Russia excluded from virtual White House meeting on ransomware
The White House on Wednesday will convene a virtual meeting on countering ransomware with senior officials representing 30 countries and the European Union, Biden administration officials said, as part of President Biden’s effort to work with global partners to address cyber threats.
Ministers and senior officials from a range of countries will take part in the virtual meeting, though the attendees do not include representatives from Russia, which has been a key focus of the Biden administration in trying to root out criminal ransomware groups.
“The initiative builds on President Biden’s leadership to rally allies and partners to counter the shared threat of ransomware,” a senior administration official told reporters on a call previewing the meeting. “Participants will cover everything, from efforts to improve international resilience, to experience addressing the misuse of virtual currency to launder ransom payments, our respective efforts to disrupt and prosecute ransomware criminals, and diplomacy as a tool to counter ransomware.”
The senior administration official said that the Russians were not invited to the meeting due to “various constraints,” but didn’t rule out Russia attending future multi-country engagements on ransomware.
Following the meeting between Biden and Russian President Vladimir Putin in June, the U.S. and Russia established a working group so that both countries could engage directly on ransomware.
This week’s virtual meeting on countering ransomware is being spearheaded by the White House National Security Council and will take place virtually over two days — Wednesday and Thursday — and feature four sessions on resilience, disruption, virtual currency and diplomacy, the senior administration official said. The U.S. is leading the meeting but the four sessions will be individually led by India, Australia, the United Kingdom and Germany.
Biden hinted at the meeting in a statement earlier this month that designated October as Cybersecurity Awareness Month.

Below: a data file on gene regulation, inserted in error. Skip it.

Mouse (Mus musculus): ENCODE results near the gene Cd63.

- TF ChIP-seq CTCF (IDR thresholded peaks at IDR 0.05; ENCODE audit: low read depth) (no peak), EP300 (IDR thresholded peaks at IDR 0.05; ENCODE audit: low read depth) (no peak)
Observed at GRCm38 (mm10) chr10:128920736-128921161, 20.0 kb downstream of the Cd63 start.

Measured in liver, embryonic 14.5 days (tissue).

The full list of attendees for the meeting, according to the senior administration official, includes representatives from Australia, Brazil, Bulgaria, Canada, the Czech Republic, the Dominican Republic, Estonia, the European Union, France, Germany, India, Ireland, Israel, Italy, Japan, Kenya, Lithuania, Mexico, the Netherlands, New Zealand, Nigeria, Poland, South Korea, Romania, Singapore, South Africa, Sweden, Switzerland, the United Arab Emirates, the U.K. and Ukraine.
Representatives from China, another aggressor in cyberspace, are also not participating in the meeting. The White House said in July that it was aware of hackers linked to China’s Ministry of State Security conducting ransomware operations against private companies, as part of a broader, coordinated effort by the U.S. and allies to publicly blame the Chinese government for malicious behavior in cyberspace.
The meeting punctuates a difficult year in cybersecurity, which has seen ransomware attacks against critical institutions such as hospitals and schools multiply to the point that ransomware has become a national security threat.
Concerns were significantly heightened in May, when ransomware attacks by separate Russian-based cybercriminal groups on Colonial Pipeline, which provides 45 percent of the East Coast’s fuel, and on meat producer JBS USA endangered critical supply chains. An attack on IT group Kaseya prior to the Fourth of July holiday weekend compromised up to 1,500 other organizations.
“Ransomware incidents have disrupted critical services and businesses worldwide – schools, banks, government offices, emergency services, hospitals, energy companies, transportation, and food companies have all been affected,” reads a White House fact sheet released ahead of the two-day event. The fact sheet says that ransomware payments totaled over $400 million worldwide in 2020 and $81 million in the first quarter of this year.
The Biden administration has taken a series of actions in response to the threats from ransomware attacks, which included Biden urging Putin to crack down on cybercriminal groups within Russia’s borders during their meeting this year.
The senior administration official told reporters the U.S. has seen “some steps by the Russian government” to address ransomware since, without going into further detail, but that officials are looking for “follow up” actions.
The website for the ransomware group REvil went dark in July, but U.S. officials have not commented publicly on whether the development was the result of actions by the U.S. or the Russians. REvil was responsible for the attack on Kaseya.
The Justice Department in April also established a ransomware task force, and the Department of Homeland Security has made confronting ransomware attacks a key priority.
The administration also convened a meeting in August between the heads of groups in a range of sectors, such as the leaders of Alphabet, Amazon and Apple, to discuss how to enhance the nation’s cybersecurity. Many of the groups committed to various actions in pursuit of this goal.
— Updated at 7 a.m.